Skip to Content
UW Health SMPH
American Family Children's Hospital

Botox Injections for Movement Disorders

Contact Information
(608) 263-5442

UW Health Movement Disorders neurologists provide skilled injection of Botox® for the treatment of a variety of disorders that result in abnormal postures or movements.


Conditions Treated by Botox®


Botox® may be used to treat:

  • Dystonia
  • Blepharospasm
  • Hemifacial spasm
  • Motor tics and spasticity
  • Orofacial dyskinesias
  • Drooling

What does Botox® do?


Botox® is the brand name of a neurotoxin. Localized injections can help an overactive muscle relax by blocking a neurotransmitter (acetylcholine) that is involved in muscle contraction. Botox® does not permanently deactivate muscles.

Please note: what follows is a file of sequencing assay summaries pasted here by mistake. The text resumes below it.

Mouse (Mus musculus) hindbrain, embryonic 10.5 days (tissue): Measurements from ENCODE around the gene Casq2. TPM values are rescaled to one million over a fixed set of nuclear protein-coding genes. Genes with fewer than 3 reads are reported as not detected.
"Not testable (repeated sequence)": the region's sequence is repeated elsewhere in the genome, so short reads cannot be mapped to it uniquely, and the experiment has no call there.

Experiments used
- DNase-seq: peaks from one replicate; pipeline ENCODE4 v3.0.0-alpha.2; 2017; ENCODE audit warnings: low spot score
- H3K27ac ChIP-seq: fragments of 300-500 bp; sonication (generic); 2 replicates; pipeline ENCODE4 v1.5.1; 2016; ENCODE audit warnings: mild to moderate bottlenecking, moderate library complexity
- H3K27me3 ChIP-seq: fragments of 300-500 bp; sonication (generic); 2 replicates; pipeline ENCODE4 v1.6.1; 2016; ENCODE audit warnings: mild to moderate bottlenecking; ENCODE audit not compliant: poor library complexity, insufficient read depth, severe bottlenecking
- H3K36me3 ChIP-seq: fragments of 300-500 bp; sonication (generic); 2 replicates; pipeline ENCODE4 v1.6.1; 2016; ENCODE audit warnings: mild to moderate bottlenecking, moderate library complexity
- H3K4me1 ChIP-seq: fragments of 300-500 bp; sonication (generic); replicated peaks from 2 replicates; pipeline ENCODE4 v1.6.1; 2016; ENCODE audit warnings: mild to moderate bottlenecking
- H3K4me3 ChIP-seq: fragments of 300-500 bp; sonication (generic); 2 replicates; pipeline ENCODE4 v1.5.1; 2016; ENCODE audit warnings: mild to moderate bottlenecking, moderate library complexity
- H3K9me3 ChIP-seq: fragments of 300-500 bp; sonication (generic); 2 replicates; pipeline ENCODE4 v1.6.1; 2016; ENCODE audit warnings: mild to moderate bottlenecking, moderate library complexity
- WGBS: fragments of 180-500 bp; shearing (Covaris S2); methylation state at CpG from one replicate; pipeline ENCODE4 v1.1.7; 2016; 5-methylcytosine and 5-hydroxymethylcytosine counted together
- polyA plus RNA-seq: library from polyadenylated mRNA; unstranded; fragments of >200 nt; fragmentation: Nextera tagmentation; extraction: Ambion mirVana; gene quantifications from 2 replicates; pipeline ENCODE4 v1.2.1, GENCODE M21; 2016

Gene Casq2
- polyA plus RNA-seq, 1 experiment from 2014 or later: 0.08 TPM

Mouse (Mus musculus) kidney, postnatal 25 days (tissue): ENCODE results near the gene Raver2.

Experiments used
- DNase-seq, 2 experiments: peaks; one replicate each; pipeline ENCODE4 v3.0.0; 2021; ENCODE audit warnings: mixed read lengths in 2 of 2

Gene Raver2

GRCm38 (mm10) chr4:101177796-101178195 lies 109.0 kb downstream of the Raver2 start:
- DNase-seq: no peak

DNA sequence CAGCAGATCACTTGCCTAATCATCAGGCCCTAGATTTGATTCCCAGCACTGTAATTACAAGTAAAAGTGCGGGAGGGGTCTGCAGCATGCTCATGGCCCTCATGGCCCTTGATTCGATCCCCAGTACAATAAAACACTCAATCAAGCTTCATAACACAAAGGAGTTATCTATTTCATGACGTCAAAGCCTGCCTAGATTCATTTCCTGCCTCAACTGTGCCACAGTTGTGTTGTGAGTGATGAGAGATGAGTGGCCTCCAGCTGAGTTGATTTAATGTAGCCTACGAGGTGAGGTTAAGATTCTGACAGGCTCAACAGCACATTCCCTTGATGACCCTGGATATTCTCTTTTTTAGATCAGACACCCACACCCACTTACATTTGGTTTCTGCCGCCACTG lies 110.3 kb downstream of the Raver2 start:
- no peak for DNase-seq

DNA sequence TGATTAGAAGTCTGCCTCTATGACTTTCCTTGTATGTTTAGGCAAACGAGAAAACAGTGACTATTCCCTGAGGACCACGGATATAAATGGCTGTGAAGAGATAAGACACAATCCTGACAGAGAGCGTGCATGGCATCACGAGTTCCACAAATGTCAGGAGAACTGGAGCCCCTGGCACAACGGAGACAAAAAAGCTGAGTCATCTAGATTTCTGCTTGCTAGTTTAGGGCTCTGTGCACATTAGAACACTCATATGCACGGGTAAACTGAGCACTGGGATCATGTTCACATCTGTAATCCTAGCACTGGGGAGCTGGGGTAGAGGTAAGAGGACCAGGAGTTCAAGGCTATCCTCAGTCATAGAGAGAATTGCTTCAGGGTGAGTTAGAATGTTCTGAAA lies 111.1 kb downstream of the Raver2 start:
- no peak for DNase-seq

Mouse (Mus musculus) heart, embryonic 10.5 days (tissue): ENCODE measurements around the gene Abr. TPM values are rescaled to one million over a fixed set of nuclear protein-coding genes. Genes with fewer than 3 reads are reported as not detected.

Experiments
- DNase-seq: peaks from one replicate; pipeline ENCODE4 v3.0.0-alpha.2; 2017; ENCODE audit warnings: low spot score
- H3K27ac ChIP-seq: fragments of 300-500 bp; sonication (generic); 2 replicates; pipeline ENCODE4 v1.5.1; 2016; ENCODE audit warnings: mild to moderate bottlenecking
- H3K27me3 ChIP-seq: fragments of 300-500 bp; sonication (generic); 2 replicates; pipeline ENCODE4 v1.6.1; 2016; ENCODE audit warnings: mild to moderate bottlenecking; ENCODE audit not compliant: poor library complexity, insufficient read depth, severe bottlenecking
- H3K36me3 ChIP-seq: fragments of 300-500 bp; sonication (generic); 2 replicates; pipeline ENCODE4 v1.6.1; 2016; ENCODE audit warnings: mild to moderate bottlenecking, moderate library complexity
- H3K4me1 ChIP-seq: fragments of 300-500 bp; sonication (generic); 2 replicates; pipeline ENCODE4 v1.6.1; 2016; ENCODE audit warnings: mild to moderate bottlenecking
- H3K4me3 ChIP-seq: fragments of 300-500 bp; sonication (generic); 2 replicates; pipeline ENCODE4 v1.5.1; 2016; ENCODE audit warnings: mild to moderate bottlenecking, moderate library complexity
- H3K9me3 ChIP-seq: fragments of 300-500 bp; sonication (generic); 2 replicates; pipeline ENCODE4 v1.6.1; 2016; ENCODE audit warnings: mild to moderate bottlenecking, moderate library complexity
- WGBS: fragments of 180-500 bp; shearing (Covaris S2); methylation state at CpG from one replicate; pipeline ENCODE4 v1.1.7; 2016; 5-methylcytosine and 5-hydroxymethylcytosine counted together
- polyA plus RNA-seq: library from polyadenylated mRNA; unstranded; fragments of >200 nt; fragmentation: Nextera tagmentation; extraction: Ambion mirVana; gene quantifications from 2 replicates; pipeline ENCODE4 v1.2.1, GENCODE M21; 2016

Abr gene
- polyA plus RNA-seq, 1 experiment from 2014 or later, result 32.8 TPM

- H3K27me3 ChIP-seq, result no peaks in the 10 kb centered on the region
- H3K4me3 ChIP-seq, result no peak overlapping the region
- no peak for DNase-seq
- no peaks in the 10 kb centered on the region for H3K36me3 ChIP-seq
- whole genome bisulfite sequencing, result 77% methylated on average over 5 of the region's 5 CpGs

The peak effect of Botox® occurs at roughly the 7-10 day mark. Repeat treatments are needed at approximately three-month intervals.


How is Botox® administered?


Botox® is injected under the skin or into the muscle using small needles. Depending on the particular indication, sometimes electromyography (EMG) guidance is needed. Patient discomfort is usually mild - in most cases, similar to a flu shot. Some people opt to take Tylenol or a mild sedative prior to the procedure.


The Patient Experience


An initial consultation with a doctor determines whether Botox® is an appropriate treatment. If so, a treatment appointment will be scheduled during which the procedure will be re-explained and questions/concerns addressed.


Injections are performed in the office and the patient can go home afterward. A follow-up visit (in person or by telephone) is usually set up within two to three weeks to evaluate to results of the injection and discuss any side effects or concerns.